There are several sites and apps, and now there’s a new one entering the fray: Scotia iTrade.
The Globe ranked iTrade fourth overall out of 12 in its list of online brokers, so the service seems to be doing something reasonably well.
The iTrade app is built from the ground-up for Apple’s tablet, taking advantage of the screen real estate to display charts, numbers and tabs to sort through your portfolio – or to sort through stocks you might be interested in buying and selling.
Users can drag their finger across the screen to draw their own trend lines and analyze trends to inform their investment decisions.
The charting tool also lets users check out a wide group of overlays of important indicators, such as moving averages, RSI MACD and Bollinger Bands.
While the iTrade app offers research reports from various outlets, it’s also worth highlighting here a great app for investors to research U.S. equities is Stock Guru.
And if you’re not a tablet guy or gal, check out Vuru.com for algorithm-supported analysis.
Which apps do you use for stock trading on your mobile devices? Why do you like them?
The promotion is part of birthday celebrations for the App Store’s fifth anniversary, which takes place this week.
The selection of free apps is so good, I’m a little enraged because many of them I purchased at full price.
Among the highlights:
How to Cook Everything – if you don’t know how to cook, or if you can’t shop for all the ingredients you need to cook at once, this is your ultimate app for the kitchen.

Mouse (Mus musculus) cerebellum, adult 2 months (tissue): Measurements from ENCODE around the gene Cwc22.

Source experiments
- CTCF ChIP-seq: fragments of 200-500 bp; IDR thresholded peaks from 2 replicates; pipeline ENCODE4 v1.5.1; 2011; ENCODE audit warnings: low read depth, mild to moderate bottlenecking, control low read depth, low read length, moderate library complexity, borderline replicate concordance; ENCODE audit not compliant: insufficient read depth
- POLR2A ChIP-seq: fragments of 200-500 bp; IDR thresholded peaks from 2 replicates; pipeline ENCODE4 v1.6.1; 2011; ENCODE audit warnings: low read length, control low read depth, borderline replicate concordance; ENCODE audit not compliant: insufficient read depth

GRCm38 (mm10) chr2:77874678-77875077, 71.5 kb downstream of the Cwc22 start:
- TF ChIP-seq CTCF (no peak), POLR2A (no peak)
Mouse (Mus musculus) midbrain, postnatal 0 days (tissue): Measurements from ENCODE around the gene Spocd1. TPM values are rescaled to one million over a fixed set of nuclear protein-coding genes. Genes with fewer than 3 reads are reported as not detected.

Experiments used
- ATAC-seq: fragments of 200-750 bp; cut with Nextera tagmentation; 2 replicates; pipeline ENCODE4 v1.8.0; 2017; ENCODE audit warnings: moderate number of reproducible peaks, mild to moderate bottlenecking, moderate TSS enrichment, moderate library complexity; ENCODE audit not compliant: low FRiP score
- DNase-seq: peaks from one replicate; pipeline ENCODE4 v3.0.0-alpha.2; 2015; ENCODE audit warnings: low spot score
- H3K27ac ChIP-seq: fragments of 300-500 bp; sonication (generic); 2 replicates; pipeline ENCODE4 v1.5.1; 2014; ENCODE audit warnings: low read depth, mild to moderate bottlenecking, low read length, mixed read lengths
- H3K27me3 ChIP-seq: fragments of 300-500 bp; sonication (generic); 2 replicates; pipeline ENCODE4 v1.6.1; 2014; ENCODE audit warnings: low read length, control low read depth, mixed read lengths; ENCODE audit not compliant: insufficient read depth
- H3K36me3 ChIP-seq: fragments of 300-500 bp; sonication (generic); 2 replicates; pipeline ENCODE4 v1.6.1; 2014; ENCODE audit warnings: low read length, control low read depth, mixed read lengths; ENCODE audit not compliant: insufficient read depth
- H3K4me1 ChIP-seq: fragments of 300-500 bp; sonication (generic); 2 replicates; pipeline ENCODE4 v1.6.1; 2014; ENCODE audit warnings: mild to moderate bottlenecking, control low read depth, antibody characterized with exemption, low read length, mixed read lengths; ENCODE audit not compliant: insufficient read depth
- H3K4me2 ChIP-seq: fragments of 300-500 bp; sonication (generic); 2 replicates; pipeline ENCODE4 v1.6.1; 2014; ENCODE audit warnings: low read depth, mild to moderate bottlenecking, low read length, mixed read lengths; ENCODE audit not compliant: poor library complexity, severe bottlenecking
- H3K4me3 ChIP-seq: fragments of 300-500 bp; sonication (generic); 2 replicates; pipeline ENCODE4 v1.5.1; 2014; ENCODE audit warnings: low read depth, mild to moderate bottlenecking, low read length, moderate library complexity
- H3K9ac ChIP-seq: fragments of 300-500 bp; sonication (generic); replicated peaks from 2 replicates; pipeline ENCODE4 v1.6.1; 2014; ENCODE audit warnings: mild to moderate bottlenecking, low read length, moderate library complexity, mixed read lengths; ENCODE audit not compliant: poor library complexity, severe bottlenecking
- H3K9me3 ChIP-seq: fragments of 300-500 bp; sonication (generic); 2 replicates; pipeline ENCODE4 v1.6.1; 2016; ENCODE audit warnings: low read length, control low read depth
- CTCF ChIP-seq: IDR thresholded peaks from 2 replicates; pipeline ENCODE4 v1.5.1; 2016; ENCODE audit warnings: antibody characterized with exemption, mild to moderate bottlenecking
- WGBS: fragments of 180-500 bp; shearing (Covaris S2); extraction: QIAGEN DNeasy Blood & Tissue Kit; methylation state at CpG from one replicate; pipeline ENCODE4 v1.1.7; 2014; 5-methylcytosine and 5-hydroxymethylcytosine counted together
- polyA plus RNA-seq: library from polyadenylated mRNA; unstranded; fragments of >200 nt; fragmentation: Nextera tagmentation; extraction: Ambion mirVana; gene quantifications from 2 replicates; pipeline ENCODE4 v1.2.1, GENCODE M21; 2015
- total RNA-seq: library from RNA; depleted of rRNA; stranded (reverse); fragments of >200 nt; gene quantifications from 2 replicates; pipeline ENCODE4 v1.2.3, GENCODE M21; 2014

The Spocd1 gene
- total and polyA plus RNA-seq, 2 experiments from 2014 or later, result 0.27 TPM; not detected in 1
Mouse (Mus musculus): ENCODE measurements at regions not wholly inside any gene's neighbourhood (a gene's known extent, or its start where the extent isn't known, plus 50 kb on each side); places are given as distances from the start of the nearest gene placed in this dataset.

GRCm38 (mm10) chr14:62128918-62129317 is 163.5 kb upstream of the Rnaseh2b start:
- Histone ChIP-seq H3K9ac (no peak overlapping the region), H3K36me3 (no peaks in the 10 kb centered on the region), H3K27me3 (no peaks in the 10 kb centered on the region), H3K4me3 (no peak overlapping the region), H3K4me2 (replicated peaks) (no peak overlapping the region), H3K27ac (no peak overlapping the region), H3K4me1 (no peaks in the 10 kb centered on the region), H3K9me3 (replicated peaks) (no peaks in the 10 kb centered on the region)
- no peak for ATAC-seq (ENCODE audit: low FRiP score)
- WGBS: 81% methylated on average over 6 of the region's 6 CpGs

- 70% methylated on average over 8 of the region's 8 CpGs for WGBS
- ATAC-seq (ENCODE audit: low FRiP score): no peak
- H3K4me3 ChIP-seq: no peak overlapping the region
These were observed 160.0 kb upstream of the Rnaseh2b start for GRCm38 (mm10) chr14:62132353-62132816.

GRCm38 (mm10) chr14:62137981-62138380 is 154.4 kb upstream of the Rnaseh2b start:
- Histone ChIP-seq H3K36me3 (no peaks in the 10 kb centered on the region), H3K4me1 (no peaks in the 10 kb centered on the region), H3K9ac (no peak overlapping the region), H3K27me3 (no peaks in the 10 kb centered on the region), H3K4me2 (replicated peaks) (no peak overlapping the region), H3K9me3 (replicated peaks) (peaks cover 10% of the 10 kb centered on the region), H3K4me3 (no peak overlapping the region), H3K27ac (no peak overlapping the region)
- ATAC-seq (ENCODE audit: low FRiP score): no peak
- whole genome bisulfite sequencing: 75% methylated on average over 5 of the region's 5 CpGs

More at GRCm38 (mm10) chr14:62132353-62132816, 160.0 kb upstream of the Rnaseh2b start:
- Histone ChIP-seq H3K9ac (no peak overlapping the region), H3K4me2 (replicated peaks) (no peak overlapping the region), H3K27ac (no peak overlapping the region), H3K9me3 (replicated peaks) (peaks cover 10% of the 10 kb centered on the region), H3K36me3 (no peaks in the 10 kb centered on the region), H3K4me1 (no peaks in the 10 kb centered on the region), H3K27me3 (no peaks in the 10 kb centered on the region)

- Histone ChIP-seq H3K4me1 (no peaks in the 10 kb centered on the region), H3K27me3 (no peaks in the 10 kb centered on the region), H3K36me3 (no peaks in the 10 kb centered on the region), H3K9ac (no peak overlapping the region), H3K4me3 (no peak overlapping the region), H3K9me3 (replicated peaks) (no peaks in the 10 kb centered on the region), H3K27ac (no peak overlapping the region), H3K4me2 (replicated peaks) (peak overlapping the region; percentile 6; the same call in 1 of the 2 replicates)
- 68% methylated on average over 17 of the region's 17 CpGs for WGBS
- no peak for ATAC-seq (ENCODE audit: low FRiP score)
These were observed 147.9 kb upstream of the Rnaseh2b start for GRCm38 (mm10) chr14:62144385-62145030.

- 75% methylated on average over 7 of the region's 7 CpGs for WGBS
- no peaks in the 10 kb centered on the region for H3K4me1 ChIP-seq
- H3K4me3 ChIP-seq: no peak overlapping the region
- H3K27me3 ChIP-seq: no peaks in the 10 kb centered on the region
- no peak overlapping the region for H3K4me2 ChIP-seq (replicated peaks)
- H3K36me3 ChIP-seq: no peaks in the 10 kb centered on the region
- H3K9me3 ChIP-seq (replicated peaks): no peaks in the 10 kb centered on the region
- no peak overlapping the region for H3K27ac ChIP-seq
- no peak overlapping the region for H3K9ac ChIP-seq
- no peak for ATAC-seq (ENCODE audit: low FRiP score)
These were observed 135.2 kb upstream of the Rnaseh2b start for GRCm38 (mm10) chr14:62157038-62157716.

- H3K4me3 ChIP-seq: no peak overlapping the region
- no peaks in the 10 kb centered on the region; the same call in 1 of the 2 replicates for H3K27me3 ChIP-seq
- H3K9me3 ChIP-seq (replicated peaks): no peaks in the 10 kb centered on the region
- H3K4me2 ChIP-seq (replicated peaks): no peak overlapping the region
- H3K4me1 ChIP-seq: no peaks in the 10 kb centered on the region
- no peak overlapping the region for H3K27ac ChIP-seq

You can search through hundreds of recipes to find something you like, and then get step-by-step directions to help you prepare the meal. There are even built-in timers to nudge you along the way.
How to Cook Everything (best used on the iPad) is also great because you can rate and share recipes with other users.
Another solid app is Traktor DJ, which lets you pretend to be Tiesto or DJ Hardwell behind the screen of your iPhone or Apple tablet.
Load up two tracks and then mix the tunes together with Traktor, applying loops, filters and other cool effects.
Traktor – in particular – is almost $20 in the App Store, so it’s one of the better deals out there this week.
For what it’s worth, the app developers aren’t getting reimbursed for giving this stuff away this week.
According to ABC. the CEO of the company behind Barefoot World Atlas said the loss of sales from one week is “far outweighed” by the gain in awareness of the app.
The launch of Apple’s own Maps app was an effort to get people to use a new native iOS mapping app rather than the Google-based map tool.
That project didn’t work out so well, and it even forced Apple to make a public apology online.
Now, Google is rolling out a new feature – Google Now – to iPhones and iPads with the latest update to the Google Search app.
With this move, Google is making itself comfy inside everyone’s iOS device.
Heck – the app is so convenient and it’ll feel so comfortable that Google could even be putting up its feet on the coffee table in Apple’s mobile homes.